Texas Women's History Month: TCU's $3 Million Donor

Mar 25, 2017

Mary Couts Burnett's $3 million donation was the key to keeping Texas Christian University afloat during the Great Depression.

 In 1923, Mary Couts Burnett gave more than $3 million to Texas Christian University, one of the largest gifts to a Texas institution.  A native of Weatherford, Burnett married wealthy cattleman and oil baron Burk Burnett about 1892. After the death of their only child in 1917, Mary Burnett feared that her husband was trying to kill her. In response, he had her declared insane and confined to a private house in her hometown.  

On the day that Burk Burnett died, Mary Burnett fled Weatherford and slipped back into Fort Worth. Her husband had left his entire estate to his granddaughter from his first marriage, but Burnett successfully sued for half of the funds. She then proceeded to will her portion of the estate to TCU. The gift came as a surprise to the university, for Burnett was Episcopalian and had no formal ties to the campus.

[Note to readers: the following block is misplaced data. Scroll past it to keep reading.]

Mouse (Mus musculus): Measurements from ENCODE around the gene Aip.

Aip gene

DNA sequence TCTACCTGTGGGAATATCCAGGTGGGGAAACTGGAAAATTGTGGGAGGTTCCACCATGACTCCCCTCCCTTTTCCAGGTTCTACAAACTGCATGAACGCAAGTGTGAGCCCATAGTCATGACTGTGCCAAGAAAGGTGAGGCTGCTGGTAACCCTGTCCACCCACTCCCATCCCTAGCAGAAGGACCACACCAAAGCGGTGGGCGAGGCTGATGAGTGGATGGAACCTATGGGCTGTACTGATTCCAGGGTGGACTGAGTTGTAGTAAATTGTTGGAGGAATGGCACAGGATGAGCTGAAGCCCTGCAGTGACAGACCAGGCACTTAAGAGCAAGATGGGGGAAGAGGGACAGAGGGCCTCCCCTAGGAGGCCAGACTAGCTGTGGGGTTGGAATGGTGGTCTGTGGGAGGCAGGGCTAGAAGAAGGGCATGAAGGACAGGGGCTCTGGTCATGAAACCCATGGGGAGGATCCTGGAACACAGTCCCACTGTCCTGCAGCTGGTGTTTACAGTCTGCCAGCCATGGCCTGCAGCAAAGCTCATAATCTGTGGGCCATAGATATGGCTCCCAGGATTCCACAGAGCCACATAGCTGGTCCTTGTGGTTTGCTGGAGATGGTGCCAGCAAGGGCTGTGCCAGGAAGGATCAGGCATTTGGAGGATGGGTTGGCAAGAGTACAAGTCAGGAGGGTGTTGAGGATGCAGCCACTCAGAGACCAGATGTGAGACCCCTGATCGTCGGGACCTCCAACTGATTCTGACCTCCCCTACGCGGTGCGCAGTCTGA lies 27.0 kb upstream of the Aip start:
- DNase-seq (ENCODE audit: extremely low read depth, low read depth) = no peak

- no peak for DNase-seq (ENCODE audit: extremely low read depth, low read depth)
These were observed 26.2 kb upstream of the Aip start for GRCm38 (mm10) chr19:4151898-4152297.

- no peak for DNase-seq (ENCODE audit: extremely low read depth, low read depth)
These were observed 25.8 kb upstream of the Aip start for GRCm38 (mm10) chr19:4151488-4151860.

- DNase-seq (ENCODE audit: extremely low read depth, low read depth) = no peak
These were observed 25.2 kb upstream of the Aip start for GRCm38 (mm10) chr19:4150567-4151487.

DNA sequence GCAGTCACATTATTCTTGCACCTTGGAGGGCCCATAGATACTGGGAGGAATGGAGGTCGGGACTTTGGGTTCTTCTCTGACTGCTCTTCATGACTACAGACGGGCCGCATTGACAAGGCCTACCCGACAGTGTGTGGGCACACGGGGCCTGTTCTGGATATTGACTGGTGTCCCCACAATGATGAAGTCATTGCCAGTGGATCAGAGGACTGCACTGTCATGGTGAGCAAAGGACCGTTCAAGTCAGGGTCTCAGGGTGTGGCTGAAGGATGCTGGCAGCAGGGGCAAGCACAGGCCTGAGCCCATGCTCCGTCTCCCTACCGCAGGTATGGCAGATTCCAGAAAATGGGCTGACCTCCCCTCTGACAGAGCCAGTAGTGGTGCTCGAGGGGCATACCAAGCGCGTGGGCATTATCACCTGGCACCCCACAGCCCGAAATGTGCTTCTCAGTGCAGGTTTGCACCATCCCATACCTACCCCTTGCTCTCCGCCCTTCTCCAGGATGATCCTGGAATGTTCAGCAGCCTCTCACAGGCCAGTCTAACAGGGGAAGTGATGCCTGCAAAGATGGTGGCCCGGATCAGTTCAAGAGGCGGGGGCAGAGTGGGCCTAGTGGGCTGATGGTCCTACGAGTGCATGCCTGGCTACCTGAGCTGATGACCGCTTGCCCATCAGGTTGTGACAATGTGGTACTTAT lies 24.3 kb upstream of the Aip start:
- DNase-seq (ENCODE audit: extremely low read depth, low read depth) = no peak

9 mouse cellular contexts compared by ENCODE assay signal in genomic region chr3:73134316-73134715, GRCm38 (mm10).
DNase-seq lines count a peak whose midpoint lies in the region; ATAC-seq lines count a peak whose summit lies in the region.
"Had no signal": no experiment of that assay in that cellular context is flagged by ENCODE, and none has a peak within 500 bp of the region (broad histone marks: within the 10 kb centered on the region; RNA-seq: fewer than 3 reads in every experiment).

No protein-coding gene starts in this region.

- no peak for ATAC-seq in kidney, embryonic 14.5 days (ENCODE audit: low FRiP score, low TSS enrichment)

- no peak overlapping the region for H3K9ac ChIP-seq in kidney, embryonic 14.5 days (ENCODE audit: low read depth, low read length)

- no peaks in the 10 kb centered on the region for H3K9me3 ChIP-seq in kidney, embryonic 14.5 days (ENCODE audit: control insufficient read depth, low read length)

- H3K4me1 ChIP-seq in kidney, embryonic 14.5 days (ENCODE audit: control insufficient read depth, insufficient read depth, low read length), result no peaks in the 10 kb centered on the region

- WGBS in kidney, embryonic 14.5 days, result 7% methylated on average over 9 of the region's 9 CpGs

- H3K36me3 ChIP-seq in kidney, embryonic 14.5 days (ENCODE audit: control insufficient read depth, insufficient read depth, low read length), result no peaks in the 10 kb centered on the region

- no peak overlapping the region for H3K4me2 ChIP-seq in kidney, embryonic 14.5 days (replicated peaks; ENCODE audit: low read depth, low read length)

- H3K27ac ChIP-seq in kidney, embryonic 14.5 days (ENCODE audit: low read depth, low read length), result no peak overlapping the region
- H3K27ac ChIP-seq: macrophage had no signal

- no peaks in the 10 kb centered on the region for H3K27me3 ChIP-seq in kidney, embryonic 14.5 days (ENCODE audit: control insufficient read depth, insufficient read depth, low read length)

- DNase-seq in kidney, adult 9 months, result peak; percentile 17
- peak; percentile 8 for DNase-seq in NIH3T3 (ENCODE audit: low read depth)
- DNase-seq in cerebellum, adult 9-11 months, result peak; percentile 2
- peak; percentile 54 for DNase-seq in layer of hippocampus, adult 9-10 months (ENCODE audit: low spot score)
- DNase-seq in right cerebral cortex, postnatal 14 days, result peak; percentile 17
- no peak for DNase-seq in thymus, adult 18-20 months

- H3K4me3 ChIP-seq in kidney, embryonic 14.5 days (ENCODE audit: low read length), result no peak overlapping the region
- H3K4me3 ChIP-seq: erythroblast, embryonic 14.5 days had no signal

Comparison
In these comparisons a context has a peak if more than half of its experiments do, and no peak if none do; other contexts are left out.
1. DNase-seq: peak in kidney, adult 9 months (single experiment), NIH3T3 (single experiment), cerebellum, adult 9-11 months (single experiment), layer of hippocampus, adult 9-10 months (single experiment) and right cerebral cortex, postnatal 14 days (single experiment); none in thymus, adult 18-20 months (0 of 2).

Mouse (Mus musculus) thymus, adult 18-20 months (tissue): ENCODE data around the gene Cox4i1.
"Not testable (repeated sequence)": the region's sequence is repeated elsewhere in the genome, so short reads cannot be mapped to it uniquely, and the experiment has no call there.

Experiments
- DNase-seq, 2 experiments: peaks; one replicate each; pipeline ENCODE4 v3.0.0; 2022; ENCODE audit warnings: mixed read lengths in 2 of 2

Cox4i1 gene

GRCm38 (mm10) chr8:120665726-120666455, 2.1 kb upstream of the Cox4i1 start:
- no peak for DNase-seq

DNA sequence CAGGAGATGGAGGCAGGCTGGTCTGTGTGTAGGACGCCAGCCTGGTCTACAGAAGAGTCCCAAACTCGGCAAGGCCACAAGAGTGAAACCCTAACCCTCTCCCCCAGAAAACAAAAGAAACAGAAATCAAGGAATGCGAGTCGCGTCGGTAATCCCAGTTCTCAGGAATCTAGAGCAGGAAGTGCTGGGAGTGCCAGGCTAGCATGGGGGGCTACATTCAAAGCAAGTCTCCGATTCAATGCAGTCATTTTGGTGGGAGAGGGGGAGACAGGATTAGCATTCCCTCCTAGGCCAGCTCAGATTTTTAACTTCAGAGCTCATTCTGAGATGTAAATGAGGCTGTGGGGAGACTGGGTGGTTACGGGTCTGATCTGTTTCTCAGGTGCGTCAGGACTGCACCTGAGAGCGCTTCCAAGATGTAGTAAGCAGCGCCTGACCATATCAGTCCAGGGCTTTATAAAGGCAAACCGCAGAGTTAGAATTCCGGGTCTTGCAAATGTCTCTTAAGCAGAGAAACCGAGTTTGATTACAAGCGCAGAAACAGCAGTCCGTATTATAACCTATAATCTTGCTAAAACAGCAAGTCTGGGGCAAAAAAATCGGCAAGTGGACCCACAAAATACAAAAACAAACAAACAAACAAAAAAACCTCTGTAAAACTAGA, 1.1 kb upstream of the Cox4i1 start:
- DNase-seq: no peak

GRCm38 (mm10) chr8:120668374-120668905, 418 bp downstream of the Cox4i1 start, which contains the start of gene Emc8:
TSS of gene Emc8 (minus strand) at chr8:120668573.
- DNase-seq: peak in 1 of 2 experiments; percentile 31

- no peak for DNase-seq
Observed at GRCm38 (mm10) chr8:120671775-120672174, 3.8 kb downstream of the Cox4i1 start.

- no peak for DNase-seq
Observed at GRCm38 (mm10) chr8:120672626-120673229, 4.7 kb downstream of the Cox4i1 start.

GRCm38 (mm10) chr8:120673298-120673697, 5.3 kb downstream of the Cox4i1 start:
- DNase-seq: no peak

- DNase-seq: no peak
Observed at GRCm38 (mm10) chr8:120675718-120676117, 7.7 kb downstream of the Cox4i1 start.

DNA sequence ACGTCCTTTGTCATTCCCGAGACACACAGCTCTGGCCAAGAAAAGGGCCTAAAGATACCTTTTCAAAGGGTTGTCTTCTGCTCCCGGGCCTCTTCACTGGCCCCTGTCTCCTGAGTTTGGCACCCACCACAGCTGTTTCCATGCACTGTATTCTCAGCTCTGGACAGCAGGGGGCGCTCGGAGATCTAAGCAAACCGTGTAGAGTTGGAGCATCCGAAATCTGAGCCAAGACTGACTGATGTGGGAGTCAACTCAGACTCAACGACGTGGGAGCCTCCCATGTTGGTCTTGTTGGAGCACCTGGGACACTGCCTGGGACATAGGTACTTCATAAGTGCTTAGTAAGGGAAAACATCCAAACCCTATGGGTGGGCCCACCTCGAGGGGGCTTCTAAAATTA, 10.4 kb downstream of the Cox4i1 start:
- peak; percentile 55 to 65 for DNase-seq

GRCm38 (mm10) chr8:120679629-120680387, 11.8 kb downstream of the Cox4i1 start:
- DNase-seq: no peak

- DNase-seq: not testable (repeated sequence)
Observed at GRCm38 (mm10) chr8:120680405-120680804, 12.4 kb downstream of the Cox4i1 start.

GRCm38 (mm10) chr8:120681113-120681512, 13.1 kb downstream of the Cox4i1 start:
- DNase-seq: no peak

Burnett never fully revealed her motives, but she was impressed with TCU's religious inclusivity and wanted to help Fort Worth.  

At her request, a portion of the money was used to construct the library that still bears her name. The rest was placed in a trust that ensured TCU's survival during the Great Depression.  When Burnett died in 1924, 100 female students from TCU attended her memorial service in recognition of a woman who refused to be held down.

This month, KUT is partnering with the Ruthe Winegarten Foundation to celebrate Women's History Month. Every day, we'll bring you a short feature spotlighting a historic woman, movement, or group of women in Texas.